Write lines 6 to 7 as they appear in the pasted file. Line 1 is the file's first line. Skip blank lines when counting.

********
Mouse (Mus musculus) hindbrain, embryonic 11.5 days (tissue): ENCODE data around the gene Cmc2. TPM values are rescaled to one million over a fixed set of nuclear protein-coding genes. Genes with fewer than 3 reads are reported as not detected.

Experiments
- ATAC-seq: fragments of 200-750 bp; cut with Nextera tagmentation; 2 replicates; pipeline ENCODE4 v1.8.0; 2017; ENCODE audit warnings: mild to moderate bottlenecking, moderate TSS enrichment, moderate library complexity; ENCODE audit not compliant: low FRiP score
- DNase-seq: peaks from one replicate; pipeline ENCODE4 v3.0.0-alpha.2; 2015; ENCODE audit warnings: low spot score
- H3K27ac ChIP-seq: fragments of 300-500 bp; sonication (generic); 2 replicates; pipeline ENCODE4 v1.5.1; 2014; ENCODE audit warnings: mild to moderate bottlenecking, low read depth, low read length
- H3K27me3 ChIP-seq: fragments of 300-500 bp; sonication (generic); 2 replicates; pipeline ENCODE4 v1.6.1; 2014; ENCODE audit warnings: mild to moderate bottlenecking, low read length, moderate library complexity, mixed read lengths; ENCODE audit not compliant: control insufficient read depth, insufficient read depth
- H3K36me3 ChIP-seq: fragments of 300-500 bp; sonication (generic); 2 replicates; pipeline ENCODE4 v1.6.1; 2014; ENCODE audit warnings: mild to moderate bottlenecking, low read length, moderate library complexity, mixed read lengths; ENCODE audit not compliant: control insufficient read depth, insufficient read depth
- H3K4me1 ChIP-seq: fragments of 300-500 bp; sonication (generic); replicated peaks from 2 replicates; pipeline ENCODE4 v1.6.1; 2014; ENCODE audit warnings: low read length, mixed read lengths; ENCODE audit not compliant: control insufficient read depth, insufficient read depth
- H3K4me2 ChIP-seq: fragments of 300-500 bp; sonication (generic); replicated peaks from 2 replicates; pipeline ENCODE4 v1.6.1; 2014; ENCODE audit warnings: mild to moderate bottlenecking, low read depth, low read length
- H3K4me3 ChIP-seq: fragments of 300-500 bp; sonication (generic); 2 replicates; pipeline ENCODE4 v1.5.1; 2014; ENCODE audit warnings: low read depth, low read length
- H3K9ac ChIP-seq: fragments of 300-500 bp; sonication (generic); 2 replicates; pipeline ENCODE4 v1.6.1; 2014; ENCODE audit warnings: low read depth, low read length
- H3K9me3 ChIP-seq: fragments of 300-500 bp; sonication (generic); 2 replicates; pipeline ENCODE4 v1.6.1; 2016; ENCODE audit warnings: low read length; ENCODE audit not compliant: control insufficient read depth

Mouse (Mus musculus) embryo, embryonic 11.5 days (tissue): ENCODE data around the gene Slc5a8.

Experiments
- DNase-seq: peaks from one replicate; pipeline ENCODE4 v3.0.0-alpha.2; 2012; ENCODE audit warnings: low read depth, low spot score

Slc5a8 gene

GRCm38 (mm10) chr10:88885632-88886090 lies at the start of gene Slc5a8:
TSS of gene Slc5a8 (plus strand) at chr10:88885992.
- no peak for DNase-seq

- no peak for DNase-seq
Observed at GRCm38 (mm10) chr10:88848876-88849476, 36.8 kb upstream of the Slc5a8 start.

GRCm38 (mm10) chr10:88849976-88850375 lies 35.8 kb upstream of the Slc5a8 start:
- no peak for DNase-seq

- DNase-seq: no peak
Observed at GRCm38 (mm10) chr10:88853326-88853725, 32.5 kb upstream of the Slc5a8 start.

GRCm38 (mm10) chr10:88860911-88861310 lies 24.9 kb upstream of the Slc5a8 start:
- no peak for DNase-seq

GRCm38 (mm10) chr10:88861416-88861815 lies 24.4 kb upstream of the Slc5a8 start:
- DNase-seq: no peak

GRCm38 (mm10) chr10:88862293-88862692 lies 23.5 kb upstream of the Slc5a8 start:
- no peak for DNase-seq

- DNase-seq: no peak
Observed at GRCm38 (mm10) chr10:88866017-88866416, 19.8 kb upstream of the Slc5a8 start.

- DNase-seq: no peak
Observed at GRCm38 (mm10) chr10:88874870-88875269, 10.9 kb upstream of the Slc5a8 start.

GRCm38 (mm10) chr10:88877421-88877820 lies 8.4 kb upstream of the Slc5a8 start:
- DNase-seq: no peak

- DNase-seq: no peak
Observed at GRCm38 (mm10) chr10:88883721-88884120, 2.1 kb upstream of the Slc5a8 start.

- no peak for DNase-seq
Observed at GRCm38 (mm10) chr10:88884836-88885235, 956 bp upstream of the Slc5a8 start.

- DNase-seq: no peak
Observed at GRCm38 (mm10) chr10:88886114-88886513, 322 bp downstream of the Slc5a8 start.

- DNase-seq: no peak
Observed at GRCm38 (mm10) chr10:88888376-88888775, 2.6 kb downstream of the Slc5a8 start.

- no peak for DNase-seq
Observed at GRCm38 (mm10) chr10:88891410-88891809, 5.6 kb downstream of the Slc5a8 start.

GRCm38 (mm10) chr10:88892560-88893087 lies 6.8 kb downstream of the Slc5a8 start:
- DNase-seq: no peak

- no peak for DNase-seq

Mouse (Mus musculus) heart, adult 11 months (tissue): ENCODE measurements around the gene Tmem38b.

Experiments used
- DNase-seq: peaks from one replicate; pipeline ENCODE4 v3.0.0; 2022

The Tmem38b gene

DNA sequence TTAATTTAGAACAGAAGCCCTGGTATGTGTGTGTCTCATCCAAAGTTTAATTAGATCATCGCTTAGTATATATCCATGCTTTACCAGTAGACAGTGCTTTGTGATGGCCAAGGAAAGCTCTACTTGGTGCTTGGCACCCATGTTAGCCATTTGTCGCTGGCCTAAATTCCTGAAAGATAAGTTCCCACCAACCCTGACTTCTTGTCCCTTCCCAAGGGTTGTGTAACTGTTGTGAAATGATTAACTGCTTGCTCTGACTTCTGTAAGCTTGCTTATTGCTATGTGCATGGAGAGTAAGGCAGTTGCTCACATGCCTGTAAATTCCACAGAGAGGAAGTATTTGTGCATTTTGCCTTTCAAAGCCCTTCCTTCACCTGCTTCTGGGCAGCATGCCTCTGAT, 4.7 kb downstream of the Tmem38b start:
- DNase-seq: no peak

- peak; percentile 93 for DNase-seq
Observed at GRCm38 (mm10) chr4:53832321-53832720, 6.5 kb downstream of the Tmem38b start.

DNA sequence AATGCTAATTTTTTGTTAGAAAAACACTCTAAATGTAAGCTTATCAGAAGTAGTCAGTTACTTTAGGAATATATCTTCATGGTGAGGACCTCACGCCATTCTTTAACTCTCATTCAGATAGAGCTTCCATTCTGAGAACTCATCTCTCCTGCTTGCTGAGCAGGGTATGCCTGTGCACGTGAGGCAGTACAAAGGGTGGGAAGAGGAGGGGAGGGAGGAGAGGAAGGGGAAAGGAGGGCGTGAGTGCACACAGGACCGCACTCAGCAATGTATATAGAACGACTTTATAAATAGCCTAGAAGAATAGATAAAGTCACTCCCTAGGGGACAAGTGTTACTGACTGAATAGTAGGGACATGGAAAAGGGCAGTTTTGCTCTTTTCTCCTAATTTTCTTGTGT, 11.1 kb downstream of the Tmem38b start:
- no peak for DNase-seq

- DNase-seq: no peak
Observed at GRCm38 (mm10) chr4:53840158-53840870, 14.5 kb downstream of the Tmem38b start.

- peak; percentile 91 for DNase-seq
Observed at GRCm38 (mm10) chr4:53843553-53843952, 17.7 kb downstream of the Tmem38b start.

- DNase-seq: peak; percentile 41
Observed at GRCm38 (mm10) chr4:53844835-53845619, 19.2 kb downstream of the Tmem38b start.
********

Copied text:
- H3K27me3 ChIP-seq: fragments of 300-500 bp; sonication (generic); 2 replicates; pipeline ENCODE4 v1.6.1; 2014; ENCODE audit warnings: mild to moderate bottlenecking, low read length, moderate library complexity, mixed read lengths; ENCODE audit not compliant: control insufficient read depth, insufficient read depth
- H3K36me3 ChIP-seq: fragments of 300-500 bp; sonication (generic); 2 replicates; pipeline ENCODE4 v1.6.1; 2014; ENCODE audit warnings: mild to moderate bottlenecking, low read length, moderate library complexity, mixed read lengths; ENCODE audit not compliant: control insufficient read depth, insufficient read depth